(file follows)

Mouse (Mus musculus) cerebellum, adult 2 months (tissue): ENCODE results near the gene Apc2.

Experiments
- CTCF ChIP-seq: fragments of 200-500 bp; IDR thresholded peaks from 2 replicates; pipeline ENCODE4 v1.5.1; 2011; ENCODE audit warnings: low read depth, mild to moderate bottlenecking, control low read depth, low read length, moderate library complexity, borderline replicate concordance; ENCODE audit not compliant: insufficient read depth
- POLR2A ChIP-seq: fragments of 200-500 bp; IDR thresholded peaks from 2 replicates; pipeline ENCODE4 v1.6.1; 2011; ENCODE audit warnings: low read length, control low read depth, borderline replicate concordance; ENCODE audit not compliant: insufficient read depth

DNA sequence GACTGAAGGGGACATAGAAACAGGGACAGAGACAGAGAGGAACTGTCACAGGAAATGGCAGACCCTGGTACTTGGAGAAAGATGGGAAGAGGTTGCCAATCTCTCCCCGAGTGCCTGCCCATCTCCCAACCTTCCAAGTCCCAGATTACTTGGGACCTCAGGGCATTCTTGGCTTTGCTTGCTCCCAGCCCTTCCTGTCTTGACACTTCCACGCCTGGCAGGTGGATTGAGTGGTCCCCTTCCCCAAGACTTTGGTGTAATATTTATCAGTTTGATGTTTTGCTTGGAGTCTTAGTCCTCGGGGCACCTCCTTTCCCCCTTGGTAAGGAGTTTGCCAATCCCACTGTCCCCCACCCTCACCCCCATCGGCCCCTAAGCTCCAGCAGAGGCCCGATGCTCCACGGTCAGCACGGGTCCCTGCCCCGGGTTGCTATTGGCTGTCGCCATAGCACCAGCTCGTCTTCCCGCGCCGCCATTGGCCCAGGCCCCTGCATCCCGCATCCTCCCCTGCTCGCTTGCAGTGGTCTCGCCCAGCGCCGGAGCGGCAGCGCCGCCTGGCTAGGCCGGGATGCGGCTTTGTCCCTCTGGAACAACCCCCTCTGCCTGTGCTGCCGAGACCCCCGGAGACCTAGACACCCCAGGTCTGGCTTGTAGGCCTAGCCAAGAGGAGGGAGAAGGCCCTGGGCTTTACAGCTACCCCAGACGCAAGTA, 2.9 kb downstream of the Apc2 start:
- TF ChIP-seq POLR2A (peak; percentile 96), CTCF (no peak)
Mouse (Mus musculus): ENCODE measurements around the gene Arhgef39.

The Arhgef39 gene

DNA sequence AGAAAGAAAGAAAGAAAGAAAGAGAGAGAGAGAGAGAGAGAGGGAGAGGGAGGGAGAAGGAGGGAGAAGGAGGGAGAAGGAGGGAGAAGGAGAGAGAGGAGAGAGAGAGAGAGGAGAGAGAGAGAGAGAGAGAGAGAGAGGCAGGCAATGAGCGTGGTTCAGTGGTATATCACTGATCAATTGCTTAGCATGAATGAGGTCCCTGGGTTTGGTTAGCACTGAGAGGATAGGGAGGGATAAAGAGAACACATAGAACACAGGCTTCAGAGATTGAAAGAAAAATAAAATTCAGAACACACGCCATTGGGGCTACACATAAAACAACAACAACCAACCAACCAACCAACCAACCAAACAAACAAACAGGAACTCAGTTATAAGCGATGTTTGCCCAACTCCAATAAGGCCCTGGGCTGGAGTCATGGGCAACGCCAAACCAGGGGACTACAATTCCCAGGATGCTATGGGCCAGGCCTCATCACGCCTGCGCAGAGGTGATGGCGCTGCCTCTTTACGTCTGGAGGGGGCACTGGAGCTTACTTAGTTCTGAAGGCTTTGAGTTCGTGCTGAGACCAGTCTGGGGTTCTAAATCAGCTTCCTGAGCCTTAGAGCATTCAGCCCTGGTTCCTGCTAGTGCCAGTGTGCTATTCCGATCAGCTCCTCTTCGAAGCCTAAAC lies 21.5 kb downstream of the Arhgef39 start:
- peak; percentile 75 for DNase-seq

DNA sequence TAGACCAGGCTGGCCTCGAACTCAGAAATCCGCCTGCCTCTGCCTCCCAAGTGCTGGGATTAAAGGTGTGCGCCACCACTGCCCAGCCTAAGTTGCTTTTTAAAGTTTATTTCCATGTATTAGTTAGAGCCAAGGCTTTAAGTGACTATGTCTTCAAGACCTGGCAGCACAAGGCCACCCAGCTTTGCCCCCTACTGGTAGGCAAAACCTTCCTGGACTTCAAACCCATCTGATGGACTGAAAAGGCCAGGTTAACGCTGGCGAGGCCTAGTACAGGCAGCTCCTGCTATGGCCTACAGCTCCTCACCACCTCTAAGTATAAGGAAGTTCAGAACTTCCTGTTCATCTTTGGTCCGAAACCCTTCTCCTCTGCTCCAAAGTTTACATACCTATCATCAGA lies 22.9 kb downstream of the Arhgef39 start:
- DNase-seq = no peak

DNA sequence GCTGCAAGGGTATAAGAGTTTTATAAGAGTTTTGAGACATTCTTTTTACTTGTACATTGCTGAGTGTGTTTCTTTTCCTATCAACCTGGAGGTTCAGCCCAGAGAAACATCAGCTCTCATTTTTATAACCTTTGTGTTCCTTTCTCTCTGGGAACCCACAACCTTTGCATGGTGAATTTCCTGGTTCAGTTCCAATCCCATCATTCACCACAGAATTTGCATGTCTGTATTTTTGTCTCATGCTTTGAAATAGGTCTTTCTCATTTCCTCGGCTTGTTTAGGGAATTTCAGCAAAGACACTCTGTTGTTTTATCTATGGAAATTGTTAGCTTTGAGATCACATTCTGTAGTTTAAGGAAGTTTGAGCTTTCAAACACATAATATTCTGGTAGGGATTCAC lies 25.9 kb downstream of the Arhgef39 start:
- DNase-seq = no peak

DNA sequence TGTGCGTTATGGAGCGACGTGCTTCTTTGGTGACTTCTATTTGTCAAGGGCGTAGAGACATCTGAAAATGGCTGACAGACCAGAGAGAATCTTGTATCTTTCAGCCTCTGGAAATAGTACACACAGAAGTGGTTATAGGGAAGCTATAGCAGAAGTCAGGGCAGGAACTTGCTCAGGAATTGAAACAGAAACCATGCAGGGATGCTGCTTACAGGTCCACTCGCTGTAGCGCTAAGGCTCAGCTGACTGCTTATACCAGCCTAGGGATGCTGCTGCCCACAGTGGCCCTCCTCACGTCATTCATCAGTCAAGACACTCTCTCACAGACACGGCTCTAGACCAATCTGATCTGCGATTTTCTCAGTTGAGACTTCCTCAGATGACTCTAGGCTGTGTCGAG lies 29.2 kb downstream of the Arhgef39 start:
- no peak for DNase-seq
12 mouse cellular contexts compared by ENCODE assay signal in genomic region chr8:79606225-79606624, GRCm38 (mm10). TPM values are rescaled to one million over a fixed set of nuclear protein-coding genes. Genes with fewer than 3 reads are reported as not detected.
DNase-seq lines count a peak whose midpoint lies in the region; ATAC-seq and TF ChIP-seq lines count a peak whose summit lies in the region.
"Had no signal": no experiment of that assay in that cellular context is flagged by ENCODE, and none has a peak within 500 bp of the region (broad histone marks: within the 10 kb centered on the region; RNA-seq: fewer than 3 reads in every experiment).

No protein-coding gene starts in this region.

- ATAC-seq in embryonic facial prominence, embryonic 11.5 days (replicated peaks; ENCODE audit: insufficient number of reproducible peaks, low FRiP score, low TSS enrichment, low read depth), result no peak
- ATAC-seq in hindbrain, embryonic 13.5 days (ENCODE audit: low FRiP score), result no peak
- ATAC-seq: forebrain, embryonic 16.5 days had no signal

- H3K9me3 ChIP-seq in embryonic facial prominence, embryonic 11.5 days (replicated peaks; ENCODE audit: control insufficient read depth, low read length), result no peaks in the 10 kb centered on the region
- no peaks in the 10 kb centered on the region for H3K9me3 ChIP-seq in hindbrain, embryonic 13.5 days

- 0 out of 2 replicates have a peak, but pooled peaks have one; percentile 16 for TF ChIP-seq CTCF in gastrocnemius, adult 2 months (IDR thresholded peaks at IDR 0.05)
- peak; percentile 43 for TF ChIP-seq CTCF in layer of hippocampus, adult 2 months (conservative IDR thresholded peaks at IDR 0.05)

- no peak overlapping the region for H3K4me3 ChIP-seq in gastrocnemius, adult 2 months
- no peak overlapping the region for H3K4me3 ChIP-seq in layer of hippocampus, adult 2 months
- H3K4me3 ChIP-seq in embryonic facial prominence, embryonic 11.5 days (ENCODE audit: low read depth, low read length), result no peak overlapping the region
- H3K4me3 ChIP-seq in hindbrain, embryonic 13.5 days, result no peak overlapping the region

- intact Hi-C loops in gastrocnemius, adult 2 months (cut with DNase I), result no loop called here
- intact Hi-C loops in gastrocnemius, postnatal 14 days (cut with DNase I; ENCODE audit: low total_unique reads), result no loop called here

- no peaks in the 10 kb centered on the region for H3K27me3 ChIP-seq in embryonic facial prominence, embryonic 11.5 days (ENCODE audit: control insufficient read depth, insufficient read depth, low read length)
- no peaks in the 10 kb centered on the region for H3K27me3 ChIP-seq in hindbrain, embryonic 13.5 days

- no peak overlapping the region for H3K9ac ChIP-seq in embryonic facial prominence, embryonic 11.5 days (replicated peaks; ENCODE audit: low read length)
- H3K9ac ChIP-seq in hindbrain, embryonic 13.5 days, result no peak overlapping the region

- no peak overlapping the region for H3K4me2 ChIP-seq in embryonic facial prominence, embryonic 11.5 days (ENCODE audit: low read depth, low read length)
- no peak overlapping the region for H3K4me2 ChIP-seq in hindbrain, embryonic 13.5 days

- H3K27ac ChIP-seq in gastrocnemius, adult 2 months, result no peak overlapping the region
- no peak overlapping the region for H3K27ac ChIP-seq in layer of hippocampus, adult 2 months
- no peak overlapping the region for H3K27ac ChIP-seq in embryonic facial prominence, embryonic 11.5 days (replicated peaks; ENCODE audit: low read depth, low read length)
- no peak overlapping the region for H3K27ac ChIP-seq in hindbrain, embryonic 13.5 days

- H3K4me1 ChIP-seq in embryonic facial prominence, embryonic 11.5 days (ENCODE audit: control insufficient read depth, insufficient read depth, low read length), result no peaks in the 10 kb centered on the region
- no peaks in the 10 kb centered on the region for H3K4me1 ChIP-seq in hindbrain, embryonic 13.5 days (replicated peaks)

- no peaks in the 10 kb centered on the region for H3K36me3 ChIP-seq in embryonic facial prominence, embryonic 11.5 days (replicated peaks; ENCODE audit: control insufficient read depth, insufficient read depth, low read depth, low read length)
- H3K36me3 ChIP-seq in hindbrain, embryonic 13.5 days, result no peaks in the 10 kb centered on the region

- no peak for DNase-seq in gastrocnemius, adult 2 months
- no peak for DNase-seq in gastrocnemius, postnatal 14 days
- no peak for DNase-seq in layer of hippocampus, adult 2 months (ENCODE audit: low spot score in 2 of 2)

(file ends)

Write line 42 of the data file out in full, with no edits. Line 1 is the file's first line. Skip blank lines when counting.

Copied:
- no peak overlapping the region for H3K27ac ChIP-seq in embryonic facial prominence, embryonic 11.5 days (replicated peaks; ENCODE audit: low read depth, low read length)